A deflated intentionalist alternative to Clark's unexplanatory metaphysics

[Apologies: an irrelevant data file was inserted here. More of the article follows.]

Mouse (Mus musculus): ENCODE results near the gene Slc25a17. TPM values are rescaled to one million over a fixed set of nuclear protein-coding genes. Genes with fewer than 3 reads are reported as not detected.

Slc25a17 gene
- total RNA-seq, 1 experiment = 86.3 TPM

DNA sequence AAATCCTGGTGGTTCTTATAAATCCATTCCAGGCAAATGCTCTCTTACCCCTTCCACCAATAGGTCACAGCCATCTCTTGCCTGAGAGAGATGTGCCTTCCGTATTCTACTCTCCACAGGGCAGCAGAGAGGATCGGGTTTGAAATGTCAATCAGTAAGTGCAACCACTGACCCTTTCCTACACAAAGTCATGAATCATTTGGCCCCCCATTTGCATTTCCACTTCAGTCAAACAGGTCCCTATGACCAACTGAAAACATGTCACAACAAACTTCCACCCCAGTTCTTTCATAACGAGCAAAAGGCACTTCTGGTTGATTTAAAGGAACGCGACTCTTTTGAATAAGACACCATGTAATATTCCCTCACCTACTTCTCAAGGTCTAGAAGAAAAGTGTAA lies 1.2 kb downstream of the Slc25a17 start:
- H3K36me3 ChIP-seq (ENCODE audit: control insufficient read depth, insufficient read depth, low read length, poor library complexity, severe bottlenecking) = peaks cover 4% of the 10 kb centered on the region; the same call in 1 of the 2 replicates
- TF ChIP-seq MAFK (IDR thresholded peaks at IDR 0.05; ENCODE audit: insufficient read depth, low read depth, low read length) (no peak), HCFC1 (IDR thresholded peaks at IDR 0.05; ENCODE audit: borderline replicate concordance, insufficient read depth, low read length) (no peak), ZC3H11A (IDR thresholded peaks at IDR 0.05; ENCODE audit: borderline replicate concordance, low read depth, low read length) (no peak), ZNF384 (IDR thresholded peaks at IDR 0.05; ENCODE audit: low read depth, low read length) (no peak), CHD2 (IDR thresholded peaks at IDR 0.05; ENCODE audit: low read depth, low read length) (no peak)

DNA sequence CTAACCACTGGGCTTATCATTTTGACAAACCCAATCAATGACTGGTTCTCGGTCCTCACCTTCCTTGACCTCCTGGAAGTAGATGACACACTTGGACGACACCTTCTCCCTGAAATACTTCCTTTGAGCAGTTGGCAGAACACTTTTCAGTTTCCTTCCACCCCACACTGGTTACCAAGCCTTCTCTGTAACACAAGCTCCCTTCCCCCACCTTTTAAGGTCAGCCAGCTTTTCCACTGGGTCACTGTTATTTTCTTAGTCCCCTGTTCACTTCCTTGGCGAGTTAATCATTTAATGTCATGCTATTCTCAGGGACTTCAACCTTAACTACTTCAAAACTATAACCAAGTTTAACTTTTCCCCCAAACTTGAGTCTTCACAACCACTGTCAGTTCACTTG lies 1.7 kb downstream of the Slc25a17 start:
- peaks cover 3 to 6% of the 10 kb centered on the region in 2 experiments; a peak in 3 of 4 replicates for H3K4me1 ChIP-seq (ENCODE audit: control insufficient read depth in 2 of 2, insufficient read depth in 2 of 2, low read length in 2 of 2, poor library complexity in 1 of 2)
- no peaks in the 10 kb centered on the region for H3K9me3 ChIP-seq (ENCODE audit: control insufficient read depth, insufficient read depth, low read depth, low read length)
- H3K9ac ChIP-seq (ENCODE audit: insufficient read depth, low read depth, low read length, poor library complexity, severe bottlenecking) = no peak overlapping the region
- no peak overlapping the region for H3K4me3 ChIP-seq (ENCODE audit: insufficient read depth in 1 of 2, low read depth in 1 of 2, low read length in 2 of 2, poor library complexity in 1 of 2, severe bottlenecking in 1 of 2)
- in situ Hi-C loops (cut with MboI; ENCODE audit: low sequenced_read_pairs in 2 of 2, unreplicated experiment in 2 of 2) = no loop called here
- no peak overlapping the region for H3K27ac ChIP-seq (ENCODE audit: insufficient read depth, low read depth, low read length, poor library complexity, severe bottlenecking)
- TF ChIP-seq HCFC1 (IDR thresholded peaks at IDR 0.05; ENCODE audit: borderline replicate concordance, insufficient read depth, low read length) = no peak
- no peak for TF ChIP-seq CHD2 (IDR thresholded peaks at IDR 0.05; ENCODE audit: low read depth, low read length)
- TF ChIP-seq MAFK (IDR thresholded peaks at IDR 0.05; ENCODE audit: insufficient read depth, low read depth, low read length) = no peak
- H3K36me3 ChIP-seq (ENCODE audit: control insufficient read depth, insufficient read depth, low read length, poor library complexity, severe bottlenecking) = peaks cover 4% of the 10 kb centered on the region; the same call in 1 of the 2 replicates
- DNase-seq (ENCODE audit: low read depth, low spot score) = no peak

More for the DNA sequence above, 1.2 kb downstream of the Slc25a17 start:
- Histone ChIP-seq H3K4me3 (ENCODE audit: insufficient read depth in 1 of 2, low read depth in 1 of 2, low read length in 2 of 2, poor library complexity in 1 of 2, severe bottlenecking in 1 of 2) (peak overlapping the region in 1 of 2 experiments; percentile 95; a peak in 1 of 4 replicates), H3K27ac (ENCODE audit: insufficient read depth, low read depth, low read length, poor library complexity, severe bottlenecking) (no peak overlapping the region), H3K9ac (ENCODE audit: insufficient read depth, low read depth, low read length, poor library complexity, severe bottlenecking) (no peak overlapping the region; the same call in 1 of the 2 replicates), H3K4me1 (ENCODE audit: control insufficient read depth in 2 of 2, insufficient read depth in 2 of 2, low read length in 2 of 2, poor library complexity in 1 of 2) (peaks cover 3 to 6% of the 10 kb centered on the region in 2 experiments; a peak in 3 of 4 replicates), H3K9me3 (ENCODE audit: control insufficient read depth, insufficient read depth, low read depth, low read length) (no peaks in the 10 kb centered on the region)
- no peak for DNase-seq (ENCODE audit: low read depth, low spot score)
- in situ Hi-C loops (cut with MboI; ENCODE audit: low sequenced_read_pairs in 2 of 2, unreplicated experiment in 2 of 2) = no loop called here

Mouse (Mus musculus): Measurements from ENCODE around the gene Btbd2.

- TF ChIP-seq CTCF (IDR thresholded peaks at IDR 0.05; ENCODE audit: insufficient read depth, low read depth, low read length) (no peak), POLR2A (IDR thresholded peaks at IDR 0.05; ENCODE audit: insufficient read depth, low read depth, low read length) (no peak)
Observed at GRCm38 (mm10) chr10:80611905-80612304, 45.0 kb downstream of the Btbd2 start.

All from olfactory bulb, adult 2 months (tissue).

Throughout his discussion, Clark speaks constantly of phenomenal and qualitative properties. But properties, like any other posited entities, ought to earn their explanatory keep, and this I don't think Clark's phenomenal or qualitative properties actually do. I argue that all the work he enlists for them could be done better by purely intentional contents of our sentient states; that is, they could better be regarded as mere intentional properties , not real ones. Clark eschews such intentionalism, but I see no reason for him to resist a properly deflated version of it that I sketch. Moreover, such intentionalism seems to me to stand a better chance than Clark's reliance on properties in explaining the peculiar ways in which experience appears to us that so concern the qualiaphile.